[imText1]It has been learned that serious damage has been incurred in North Korea due to heavy rain, which has also led to the cancellation of the Arirang festival.
Due to the heavy rain, hundreds of people have died, and 100,000 tons of food was lost. The Food and Agriculture Organization (FAO) estimated that necessary food aid would amount to 830,000 tons between November 2006 to October 2007.
High production agruicultural areas such as Hwanghae and South Pyongan provinces have already complained about likely food shortages next year. North Korean traders from China said that, “due to the damage from the heavy rain, the whole country will face loses”. Many international organizations have voiced a desire to aid the North Korean people after learning of the flooding, keeping the missile conflict a separate issue.
Although international organizations, including the International Red Cross, have offered to aid the North Korean people, North Korea has refused the aid. The World Food Program (WFP) offered to provide 74 tons of food to the Yeungsan district of North Hwanghae province, but due to the WFP condition of monitoring distribution of the food aid, North Korea has refused to accept it.
It was also confirmed that North Korea refused aid offered by the International Red Cross offices in Europe and the U.S., and has not yet responded to an offer of aid made by the Korean National Red Cross. It seems unlikely that the North will accept the aid, as the government has firmly refused external aid, in order to keep the international community ignorant to the situation in the North.
If the North Korean government continues to take this attitude, the number of victims will no doubt increase, particularly as the international community increases the level of isolation against North Korea, which is viewed by many as an inward-looking country that has taken its people hostage.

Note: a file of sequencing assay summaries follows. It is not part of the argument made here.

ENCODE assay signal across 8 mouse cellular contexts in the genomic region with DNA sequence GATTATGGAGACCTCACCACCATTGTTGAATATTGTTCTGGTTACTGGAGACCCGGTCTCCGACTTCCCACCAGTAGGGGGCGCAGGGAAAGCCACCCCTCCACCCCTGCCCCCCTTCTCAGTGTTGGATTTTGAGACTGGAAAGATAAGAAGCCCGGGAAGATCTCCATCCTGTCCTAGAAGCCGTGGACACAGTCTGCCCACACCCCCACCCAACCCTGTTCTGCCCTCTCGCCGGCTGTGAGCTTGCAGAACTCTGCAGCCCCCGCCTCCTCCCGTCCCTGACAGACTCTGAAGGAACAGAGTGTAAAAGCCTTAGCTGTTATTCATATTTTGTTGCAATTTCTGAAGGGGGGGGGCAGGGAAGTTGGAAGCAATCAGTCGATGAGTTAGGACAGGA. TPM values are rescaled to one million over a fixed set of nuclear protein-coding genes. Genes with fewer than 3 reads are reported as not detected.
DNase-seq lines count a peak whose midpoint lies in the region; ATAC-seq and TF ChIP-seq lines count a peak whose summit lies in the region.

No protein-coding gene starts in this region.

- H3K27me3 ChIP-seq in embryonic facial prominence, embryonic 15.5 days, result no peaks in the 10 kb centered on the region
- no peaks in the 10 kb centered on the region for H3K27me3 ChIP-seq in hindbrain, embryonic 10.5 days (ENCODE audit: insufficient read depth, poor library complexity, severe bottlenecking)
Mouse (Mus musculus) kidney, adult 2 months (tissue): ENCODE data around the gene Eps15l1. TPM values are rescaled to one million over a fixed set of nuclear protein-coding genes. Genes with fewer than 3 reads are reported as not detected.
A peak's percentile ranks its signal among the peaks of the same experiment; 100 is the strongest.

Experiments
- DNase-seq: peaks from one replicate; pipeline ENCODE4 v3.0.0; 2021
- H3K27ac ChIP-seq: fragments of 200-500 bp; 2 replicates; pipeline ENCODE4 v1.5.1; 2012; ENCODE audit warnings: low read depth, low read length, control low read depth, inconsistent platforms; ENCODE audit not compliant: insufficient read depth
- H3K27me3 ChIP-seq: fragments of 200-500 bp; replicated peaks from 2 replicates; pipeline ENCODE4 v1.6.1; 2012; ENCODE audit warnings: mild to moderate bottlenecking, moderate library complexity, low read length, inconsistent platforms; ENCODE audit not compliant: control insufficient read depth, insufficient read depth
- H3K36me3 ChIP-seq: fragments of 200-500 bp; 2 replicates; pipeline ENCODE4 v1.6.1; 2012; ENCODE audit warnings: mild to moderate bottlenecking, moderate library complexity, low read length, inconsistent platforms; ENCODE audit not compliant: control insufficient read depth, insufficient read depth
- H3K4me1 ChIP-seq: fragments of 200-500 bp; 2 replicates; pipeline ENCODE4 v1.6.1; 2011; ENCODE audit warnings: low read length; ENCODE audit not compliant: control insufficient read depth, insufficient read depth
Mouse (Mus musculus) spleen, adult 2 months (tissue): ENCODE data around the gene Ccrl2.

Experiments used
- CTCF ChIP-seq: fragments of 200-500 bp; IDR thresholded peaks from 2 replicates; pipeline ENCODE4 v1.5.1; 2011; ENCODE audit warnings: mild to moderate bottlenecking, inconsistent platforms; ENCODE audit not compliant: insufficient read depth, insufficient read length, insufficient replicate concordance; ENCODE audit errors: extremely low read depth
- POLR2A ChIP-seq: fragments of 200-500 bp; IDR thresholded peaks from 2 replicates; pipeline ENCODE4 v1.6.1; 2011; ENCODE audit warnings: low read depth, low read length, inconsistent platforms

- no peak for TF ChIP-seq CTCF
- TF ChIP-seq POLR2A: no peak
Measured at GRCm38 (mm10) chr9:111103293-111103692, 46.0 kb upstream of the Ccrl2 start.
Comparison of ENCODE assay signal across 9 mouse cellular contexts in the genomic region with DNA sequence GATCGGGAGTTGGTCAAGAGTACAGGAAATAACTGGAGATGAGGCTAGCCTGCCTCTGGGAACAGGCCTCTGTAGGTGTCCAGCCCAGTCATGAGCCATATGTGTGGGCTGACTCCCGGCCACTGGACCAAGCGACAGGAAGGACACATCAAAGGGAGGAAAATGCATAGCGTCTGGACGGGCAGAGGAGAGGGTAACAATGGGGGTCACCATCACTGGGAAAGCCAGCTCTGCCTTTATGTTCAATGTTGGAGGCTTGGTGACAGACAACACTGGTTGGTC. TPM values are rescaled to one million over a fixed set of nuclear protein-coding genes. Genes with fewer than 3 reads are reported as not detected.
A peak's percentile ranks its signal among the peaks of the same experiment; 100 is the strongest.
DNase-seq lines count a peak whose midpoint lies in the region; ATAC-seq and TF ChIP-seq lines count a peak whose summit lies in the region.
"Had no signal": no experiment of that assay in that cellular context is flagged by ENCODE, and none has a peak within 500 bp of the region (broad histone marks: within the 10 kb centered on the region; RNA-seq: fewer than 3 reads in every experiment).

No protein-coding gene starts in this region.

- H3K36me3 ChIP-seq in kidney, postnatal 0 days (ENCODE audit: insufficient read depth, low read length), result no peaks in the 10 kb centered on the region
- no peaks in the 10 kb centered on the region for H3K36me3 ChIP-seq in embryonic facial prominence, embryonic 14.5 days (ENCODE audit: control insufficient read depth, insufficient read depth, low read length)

Kim Jong Il Takes His People Hostage
Last December, when the U.N. General Assembly passed the North Korean Human Rights Resolution, North Korea asked the U.N. office in North Korea to withdraw. During that time, when North Korea refused food aid from the WFP, it was criticized as using its people as hostages to pressure the international community.
The South Korean government officially took the stand that it would not aid North Korea. Although some people have said that ignoring the need for aid is a bad decision, others believe that sending aid when the North did not request it would only it would only invite misunderstanding.
If the government rushes to aid North Korea, it will be criticized for supporting the North, while leaving domestic flood sufferers to fend for themselves.
However, many people point out that even though they maintain an alliance against the North in regard to the missile conflict, the South Korean government should still offer humanitarian assistance. Cooperation through international organizations, such as the WFP, with monitoring of distrubution, could ensure that the North Korean people receive the aid that they need.
In addition to the issue of transparency in aid distribution from the South, the provision of aid would also create the impression that under pressure from the North, the South will submit.
Some have also pointed out that it will be ineffective if South Korea takes only a mild stance toward the isolation policy of North Korea.
The South Korean government should inform North Korea that future aid will not be offered unless the North accepts aid from the international community as well.